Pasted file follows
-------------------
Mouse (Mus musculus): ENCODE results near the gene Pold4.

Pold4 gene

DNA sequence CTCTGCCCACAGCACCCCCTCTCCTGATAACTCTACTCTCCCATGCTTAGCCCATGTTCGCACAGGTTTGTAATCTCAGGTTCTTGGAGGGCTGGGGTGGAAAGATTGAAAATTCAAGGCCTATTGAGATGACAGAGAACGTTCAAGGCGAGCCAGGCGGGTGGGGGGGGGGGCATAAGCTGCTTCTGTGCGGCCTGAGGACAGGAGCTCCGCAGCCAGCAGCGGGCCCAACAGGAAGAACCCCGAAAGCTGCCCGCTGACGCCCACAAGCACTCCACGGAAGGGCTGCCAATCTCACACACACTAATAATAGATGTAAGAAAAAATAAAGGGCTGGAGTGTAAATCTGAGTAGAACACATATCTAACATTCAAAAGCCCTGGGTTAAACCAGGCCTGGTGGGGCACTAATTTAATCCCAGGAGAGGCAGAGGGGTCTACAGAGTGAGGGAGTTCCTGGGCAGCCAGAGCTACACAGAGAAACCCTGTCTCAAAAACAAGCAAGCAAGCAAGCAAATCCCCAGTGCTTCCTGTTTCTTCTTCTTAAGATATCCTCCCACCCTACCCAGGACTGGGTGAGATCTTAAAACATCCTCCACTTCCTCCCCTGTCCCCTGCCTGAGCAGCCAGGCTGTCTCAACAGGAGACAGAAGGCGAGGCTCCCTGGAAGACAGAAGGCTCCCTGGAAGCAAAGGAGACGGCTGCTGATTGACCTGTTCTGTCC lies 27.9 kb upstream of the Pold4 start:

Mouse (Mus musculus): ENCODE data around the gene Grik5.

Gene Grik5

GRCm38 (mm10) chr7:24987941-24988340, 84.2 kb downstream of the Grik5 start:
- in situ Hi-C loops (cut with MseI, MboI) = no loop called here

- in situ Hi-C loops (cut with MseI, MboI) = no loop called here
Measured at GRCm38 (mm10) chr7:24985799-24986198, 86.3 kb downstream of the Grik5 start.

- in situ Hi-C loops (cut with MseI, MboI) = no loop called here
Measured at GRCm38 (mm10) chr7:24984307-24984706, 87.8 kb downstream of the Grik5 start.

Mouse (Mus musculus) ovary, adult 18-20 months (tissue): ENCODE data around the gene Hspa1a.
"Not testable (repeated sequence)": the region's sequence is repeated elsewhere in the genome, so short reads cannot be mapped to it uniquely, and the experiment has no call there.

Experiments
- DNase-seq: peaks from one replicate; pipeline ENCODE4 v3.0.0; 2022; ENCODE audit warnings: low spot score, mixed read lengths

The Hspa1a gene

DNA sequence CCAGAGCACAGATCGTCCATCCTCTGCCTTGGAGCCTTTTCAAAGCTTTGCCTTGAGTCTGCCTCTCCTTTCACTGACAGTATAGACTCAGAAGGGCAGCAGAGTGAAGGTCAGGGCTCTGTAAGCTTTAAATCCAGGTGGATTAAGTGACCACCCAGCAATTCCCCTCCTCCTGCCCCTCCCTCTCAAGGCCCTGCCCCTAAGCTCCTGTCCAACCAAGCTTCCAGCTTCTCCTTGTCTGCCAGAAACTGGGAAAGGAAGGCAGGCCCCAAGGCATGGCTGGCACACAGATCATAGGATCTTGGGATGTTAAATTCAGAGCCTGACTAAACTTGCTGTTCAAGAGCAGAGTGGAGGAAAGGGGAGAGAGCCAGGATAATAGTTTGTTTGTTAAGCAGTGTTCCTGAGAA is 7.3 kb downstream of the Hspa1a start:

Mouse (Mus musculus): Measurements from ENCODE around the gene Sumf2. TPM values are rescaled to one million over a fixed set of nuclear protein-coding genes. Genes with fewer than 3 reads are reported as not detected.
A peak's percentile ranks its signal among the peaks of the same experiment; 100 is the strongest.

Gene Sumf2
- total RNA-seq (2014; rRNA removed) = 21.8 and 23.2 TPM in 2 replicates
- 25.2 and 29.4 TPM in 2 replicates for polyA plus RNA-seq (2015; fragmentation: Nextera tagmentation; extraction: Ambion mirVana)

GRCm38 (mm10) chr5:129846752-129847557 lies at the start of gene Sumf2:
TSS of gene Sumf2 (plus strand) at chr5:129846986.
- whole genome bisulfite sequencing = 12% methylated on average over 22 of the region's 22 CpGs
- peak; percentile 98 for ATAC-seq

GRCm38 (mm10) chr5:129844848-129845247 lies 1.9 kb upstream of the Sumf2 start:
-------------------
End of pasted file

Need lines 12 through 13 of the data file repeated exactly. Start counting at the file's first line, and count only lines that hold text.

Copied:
Mouse (Mus musculus) ovary, adult 18-20 months (tissue): ENCODE data around the gene Hspa1a.
"Not testable (repeated sequence)": the region's sequence is repeated elsewhere in the genome, so short reads cannot be mapped to it uniquely, and the experiment has no call there.